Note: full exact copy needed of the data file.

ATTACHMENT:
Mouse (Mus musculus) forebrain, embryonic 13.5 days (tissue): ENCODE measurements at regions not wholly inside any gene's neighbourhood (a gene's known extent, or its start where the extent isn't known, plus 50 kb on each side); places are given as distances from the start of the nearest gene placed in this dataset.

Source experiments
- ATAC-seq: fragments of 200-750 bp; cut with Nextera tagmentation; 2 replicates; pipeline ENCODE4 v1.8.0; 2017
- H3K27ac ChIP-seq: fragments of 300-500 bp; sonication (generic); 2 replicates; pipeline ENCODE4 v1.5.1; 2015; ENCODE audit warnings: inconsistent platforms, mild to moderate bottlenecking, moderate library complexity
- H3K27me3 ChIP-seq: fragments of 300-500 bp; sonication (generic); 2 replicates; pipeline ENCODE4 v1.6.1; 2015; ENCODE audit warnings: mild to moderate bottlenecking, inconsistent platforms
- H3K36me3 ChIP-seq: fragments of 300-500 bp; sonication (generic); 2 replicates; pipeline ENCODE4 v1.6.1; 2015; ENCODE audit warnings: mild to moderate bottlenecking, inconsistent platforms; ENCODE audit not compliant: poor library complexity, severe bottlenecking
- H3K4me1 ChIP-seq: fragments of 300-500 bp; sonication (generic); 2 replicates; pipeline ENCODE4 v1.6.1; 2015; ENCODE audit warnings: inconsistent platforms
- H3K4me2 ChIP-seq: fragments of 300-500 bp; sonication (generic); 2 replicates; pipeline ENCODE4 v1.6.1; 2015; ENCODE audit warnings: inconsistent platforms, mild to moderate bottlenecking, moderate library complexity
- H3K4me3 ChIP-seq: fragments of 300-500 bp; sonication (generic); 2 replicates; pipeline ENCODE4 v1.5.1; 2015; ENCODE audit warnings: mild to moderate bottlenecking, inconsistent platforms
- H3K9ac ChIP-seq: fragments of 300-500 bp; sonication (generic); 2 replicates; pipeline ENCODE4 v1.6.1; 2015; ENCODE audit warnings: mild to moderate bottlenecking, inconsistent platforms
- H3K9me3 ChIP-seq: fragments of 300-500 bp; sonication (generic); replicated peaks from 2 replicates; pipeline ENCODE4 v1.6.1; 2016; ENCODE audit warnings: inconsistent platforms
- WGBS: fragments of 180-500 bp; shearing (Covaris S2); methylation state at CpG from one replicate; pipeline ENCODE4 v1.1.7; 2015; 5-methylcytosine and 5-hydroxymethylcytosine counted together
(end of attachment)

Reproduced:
Mouse (Mus musculus) forebrain, embryonic 13.5 days (tissue): ENCODE measurements at regions not wholly inside any gene's neighbourhood (a gene's known extent, or its start where the extent isn't known, plus 50 kb on each side); places are given as distances from the start of the nearest gene placed in this dataset.

Source experiments
- ATAC-seq: fragments of 200-750 bp; cut with Nextera tagmentation; 2 replicates; pipeline ENCODE4 v1.8.0; 2017
- H3K27ac ChIP-seq: fragments of 300-500 bp; sonication (generic); 2 replicates; pipeline ENCODE4 v1.5.1; 2015; ENCODE audit warnings: inconsistent platforms, mild to moderate bottlenecking, moderate library complexity
- H3K27me3 ChIP-seq: fragments of 300-500 bp; sonication (generic); 2 replicates; pipeline ENCODE4 v1.6.1; 2015; ENCODE audit warnings: mild to moderate bottlenecking, inconsistent platforms
- H3K36me3 ChIP-seq: fragments of 300-500 bp; sonication (generic); 2 replicates; pipeline ENCODE4 v1.6.1; 2015; ENCODE audit warnings: mild to moderate bottlenecking, inconsistent platforms; ENCODE audit not compliant: poor library complexity, severe bottlenecking
- H3K4me1 ChIP-seq: fragments of 300-500 bp; sonication (generic); 2 replicates; pipeline ENCODE4 v1.6.1; 2015; ENCODE audit warnings: inconsistent platforms
- H3K4me2 ChIP-seq: fragments of 300-500 bp; sonication (generic); 2 replicates; pipeline ENCODE4 v1.6.1; 2015; ENCODE audit warnings: inconsistent platforms, mild to moderate bottlenecking, moderate library complexity
- H3K4me3 ChIP-seq: fragments of 300-500 bp; sonication (generic); 2 replicates; pipeline ENCODE4 v1.5.1; 2015; ENCODE audit warnings: mild to moderate bottlenecking, inconsistent platforms
- H3K9ac ChIP-seq: fragments of 300-500 bp; sonication (generic); 2 replicates; pipeline ENCODE4 v1.6.1; 2015; ENCODE audit warnings: mild to moderate bottlenecking, inconsistent platforms
- H3K9me3 ChIP-seq: fragments of 300-500 bp; sonication (generic); replicated peaks from 2 replicates; pipeline ENCODE4 v1.6.1; 2016; ENCODE audit warnings: inconsistent platforms
- WGBS: fragments of 180-500 bp; shearing (Covaris S2); methylation state at CpG from one replicate; pipeline ENCODE4 v1.1.7; 2015; 5-methylcytosine and 5-hydroxymethylcytosine counted together